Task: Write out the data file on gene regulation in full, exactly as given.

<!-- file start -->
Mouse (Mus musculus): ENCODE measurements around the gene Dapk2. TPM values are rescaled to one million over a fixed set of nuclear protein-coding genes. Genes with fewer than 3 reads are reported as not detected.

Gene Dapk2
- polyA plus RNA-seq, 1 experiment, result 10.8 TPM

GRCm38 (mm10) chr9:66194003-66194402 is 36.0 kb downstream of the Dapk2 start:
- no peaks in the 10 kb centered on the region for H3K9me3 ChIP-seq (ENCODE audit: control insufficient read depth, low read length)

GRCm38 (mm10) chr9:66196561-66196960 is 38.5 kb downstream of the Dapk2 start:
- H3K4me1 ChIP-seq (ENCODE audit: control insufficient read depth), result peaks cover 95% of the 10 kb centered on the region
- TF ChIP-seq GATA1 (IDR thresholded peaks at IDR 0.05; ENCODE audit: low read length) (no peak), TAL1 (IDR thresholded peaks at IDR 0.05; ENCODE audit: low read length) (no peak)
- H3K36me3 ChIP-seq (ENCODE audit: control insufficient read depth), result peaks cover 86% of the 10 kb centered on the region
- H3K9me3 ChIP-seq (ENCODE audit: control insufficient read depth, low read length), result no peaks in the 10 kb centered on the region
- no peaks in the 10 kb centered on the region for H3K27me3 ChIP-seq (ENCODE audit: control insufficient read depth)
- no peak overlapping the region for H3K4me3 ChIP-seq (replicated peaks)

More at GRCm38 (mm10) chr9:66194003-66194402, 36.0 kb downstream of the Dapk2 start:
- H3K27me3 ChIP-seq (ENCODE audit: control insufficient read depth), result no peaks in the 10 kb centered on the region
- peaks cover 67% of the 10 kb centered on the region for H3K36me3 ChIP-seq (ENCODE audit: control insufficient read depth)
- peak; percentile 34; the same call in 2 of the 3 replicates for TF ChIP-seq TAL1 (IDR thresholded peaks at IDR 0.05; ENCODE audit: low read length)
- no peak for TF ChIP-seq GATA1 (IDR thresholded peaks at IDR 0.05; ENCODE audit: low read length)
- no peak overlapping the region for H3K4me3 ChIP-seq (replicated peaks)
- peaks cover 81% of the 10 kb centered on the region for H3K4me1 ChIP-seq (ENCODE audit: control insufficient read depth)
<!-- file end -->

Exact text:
Mouse (Mus musculus): ENCODE measurements around the gene Dapk2. TPM values are rescaled to one million over a fixed set of nuclear protein-coding genes. Genes with fewer than 3 reads are reported as not detected.

Gene Dapk2
- polyA plus RNA-seq, 1 experiment, result 10.8 TPM

GRCm38 (mm10) chr9:66194003-66194402 is 36.0 kb downstream of the Dapk2 start:
- no peaks in the 10 kb centered on the region for H3K9me3 ChIP-seq (ENCODE audit: control insufficient read depth, low read length)

GRCm38 (mm10) chr9:66196561-66196960 is 38.5 kb downstream of the Dapk2 start:
- H3K4me1 ChIP-seq (ENCODE audit: control insufficient read depth), result peaks cover 95% of the 10 kb centered on the region
- TF ChIP-seq GATA1 (IDR thresholded peaks at IDR 0.05; ENCODE audit: low read length) (no peak), TAL1 (IDR thresholded peaks at IDR 0.05; ENCODE audit: low read length) (no peak)
- H3K36me3 ChIP-seq (ENCODE audit: control insufficient read depth), result peaks cover 86% of the 10 kb centered on the region
- H3K9me3 ChIP-seq (ENCODE audit: control insufficient read depth, low read length), result no peaks in the 10 kb centered on the region
- no peaks in the 10 kb centered on the region for H3K27me3 ChIP-seq (ENCODE audit: control insufficient read depth)
- no peak overlapping the region for H3K4me3 ChIP-seq (replicated peaks)

More at GRCm38 (mm10) chr9:66194003-66194402, 36.0 kb downstream of the Dapk2 start:
- H3K27me3 ChIP-seq (ENCODE audit: control insufficient read depth), result no peaks in the 10 kb centered on the region
- peaks cover 67% of the 10 kb centered on the region for H3K36me3 ChIP-seq (ENCODE audit: control insufficient read depth)
- peak; percentile 34; the same call in 2 of the 3 replicates for TF ChIP-seq TAL1 (IDR thresholded peaks at IDR 0.05; ENCODE audit: low read length)
- no peak for TF ChIP-seq GATA1 (IDR thresholded peaks at IDR 0.05; ENCODE audit: low read length)
- no peak overlapping the region for H3K4me3 ChIP-seq (replicated peaks)
- peaks cover 81% of the 10 kb centered on the region for H3K4me1 ChIP-seq (ENCODE audit: control insufficient read depth)